The two Eqs. (35) and (36) now depend only on σR2, σz2, v2φ, but one must still specify at least one function of (R, z) for a unique solution.

The generality of such equations can be maintained by writing a direct dependence between the two dispersions in the meridional plane via a function b such that σR2 = b σz2, with the boundary condition νσz2 = 0 as z → ∞. This yields (e.g. Cappellari 2008)

Equation 37-38



For a given observed surface brightness and assumed total mass distribution, when Eqs. (37) and (38) are projected onto the plane of the sky and integrated along the LOS, they produce a unique prediction for the observed 2nd moment v2LOS, as a function of b and the inclination i. The 2nd moment v2LOS is empirically well approximated by vrms2V2 + σ2 (the squares of the centroid of a Gaussian fit to the LOS velocity profile and of its dispersion), which is easily observed in galaxies. This implies that V and σ do not provide separately any extra information on the galaxy mass that is not already contained in their quadratic sum. It also implies that, when galaxy rotation V is significant, one cannot neglect its contribution to the galaxy mass determination, and that one needs to know the inclination of the galaxy accurately. The dependence of the mass distribution on Vrms alone can be physically understood: for a given dynamical model, any star along a given orbit can have its sense of rotation reversed without altering v2LOS (or the mass).

To predict galaxy rotations from the Jeans equations one must make an extra assumption on how the 2nd moments around the symmetry axis v2φ divides into ordered and random motions: v2φ = v2φ + σφ2. The simplest assumption to define this division is to adopt an oblate velocity ellipsoid (OVE), namely assume σφ = σR > σz (Cappellari 2008). This OVE model has a streaming velocity uniquely defined by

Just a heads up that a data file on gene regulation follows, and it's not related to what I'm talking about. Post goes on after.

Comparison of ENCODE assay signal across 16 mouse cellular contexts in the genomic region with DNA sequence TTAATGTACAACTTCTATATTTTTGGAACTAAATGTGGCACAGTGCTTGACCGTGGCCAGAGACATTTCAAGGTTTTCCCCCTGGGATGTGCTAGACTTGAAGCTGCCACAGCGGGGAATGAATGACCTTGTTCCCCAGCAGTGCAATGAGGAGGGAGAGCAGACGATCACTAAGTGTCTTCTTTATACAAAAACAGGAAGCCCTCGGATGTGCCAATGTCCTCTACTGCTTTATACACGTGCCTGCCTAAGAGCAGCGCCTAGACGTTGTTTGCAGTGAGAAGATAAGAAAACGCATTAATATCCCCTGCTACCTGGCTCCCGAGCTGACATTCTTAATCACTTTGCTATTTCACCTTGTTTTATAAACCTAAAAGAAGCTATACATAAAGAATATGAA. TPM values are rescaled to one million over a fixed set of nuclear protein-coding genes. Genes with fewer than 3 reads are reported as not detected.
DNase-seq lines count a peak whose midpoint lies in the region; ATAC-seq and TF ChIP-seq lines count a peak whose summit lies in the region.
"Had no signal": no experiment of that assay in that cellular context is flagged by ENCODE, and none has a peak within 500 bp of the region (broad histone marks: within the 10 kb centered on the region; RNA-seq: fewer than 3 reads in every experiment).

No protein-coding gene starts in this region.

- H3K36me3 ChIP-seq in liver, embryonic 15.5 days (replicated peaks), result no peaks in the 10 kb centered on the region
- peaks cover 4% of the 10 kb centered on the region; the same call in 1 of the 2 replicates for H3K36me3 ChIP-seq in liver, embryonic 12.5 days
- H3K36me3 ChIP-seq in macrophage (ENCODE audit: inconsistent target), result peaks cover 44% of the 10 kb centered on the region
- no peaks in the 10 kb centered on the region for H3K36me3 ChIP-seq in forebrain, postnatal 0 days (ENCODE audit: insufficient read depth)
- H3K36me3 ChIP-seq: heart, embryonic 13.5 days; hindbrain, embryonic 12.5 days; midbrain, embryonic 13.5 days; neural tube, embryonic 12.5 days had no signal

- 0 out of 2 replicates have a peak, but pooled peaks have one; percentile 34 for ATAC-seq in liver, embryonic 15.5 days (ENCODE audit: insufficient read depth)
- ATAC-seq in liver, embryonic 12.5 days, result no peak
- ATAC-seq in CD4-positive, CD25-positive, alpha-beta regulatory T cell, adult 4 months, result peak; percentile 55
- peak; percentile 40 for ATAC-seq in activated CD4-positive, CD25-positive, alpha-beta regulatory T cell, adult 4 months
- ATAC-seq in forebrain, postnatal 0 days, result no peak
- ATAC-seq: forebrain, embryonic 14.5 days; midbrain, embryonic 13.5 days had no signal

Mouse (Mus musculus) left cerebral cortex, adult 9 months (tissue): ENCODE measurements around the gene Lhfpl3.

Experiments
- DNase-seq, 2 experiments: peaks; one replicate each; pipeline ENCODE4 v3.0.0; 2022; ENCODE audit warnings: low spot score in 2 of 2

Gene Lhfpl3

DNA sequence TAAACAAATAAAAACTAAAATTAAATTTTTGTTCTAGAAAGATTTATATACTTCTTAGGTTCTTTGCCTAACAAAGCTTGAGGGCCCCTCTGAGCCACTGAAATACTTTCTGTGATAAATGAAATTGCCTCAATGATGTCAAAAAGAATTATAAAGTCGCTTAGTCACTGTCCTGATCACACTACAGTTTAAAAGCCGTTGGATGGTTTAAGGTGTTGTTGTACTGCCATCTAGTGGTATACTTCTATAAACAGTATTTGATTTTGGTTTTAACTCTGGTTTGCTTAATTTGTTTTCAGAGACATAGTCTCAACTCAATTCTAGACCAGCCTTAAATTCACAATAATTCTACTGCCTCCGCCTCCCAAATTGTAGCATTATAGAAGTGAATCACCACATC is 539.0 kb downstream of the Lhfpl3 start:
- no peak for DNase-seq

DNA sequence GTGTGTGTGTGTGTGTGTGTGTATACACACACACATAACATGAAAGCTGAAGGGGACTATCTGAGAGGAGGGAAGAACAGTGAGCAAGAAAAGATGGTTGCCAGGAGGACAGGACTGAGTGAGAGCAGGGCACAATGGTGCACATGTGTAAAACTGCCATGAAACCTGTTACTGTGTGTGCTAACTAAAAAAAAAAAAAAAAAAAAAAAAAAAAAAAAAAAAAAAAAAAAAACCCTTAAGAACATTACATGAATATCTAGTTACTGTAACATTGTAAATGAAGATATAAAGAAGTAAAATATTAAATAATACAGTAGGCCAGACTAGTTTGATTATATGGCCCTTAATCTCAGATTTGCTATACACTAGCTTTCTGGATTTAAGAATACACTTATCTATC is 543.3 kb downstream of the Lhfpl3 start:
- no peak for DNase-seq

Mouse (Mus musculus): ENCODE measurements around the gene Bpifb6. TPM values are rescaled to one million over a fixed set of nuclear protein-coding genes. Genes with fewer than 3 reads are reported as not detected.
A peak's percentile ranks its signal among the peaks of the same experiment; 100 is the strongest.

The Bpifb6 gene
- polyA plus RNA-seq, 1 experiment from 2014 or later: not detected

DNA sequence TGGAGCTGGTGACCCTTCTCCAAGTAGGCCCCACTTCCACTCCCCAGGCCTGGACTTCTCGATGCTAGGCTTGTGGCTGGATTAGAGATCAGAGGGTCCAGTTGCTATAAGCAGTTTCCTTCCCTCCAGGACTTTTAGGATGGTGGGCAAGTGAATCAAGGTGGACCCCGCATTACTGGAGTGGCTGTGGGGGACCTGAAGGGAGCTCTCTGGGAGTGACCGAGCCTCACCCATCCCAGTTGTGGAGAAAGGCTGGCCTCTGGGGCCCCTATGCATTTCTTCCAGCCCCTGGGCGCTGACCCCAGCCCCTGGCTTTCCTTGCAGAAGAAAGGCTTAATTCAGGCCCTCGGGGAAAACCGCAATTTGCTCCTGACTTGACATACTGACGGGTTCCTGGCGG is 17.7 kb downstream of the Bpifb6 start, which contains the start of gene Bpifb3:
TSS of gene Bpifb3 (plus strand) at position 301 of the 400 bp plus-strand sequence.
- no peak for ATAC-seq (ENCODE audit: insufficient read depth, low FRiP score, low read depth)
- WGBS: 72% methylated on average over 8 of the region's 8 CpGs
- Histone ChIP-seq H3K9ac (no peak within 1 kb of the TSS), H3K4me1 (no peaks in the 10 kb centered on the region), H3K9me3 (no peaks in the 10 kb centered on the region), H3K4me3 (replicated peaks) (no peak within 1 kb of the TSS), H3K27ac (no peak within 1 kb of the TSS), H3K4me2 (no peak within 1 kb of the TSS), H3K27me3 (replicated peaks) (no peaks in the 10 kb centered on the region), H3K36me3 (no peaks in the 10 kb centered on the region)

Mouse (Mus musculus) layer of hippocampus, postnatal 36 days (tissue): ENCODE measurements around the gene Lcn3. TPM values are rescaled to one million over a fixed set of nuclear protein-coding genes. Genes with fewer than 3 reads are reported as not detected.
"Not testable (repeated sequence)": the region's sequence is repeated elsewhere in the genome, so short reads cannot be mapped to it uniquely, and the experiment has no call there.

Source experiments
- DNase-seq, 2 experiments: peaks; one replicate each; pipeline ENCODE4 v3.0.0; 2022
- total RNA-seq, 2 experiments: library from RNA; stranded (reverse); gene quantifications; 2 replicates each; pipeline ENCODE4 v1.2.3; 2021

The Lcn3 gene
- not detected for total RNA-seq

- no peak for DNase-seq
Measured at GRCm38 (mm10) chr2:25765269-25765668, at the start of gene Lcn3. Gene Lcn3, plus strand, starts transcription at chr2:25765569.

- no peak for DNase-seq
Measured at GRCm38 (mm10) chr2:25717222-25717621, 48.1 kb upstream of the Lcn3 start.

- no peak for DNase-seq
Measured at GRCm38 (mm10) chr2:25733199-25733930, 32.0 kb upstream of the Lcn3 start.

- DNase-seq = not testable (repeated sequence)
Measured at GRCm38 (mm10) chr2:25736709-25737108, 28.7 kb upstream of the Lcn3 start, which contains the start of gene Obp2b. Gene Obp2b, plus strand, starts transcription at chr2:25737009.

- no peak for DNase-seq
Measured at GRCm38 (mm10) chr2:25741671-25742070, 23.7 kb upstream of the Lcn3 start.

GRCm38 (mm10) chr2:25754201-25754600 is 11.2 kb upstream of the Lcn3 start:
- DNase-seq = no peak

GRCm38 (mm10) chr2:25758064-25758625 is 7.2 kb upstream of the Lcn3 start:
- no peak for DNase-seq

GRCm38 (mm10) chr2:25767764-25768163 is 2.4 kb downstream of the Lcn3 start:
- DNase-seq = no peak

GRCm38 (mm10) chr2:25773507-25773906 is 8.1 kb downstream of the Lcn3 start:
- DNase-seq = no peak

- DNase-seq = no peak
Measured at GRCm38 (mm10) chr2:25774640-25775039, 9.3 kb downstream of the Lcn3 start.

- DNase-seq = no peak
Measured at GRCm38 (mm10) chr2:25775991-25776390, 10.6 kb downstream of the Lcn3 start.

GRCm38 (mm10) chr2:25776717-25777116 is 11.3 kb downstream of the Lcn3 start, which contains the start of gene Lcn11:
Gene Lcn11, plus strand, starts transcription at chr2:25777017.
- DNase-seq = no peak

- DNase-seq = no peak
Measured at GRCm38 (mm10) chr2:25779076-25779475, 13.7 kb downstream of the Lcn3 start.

Equation 39


with v2φ and σz2 as given in Eqs. (37) and (38).

With b = 1, Eqs. (37) and (38) define a circular velocity-ellipsoid in the (vR, vz) plane: this is the historical semi-isotropic assumption that implies σR = σz (and vR vz = 0), and is sufficient to 'close' the set of equations to provide a unique solution for the remaining variables σz2 and v2φ (Nagai & Miyamoto 1976; Satoh 1980; Binney et al. 1990; van der Marel et al. 1990; Emsellem et al. 1994). If we consider Eq. (39), we retrieve the special case of the classic isotropic rotator (Binney 1978).

When the total mass and surface brightness are described via the Multi-Gaussian Expansion (MGE) method of Emsellem et al. (1994), the potential and Jeans Equations can be expressed in a simple form and v2LOS only requires a single quadrature both for the semi-isotropic case (Emsellem et al. 1994; 1999). This is also true for the general case σR ≠ σz ≠ σφ, and for all the six projected second moments, including radial velocities and proper motions, as demonstrated by Cappellari (2008). This flexibility can be more practically witnessed when using an implementation of the "Jeans Anisotropic MGE" (JAM) modelling method (see Cappellari 2008) augmented by the possibility to probe the parameter space within a Bayesian framework (e.g. Section 2.3.2). A key feature of the OVE rotator with constant b = (σR / σz)2 is that it maintains the simplicity of the isotropic (or semi-isotropic) rotator, but contrary to the latter, it provides a remarkably good description of the observations. In fact, these suggest that both fast-rotator ETGs (Cappellari et al. 2007; Thomas et al. 2009) and disk galaxies have a dynamical structure roughly characterized by a flattening of the velocity ellipsoid in the z direction parallel to the galaxy symmetry axis (Gerssen et al. 1997; Gerssen et al. 2000; Shapiro et al. 2003; Noordermeer et al. 2008). Indeed, once an accurate description of the surface brightness of the galaxies is provided via the MGE, the OVE rotator with constant b accurately predicts (Figure 15) both the first (V) and 2nd (Vrms = √Vrot2 + σ2) moment of the LOS velocity as inferred with state-of-the-art integral-field observations of the stellar kinematics of large samples of fast-rotator ETGs (Cappellari 2008; Scott et al. 2009; Cappellari et al. 2013b). The success of the cylindrical oriented approximation may be related to the disk-like nature of the majority of the galaxies in the Universe, where this particular alignment of the velocity ellipsoid appears natural (Richstone 1984).

Figure 15

Figure 15. Data-model comparison of six fast rotator galaxies (previously classified as either E's and S0's) using the "Jeans Anisotropic MGE" (JAM) method from Cappellari (2008). From top to bottom: bi-symmetrized observations of Vrms ≡ √V2 + σ2, model of same, bi-symmetrized observations of V, model of V. The contours show the isophotes. The models generally agree with the original non-symmetrized data within the statistical errors.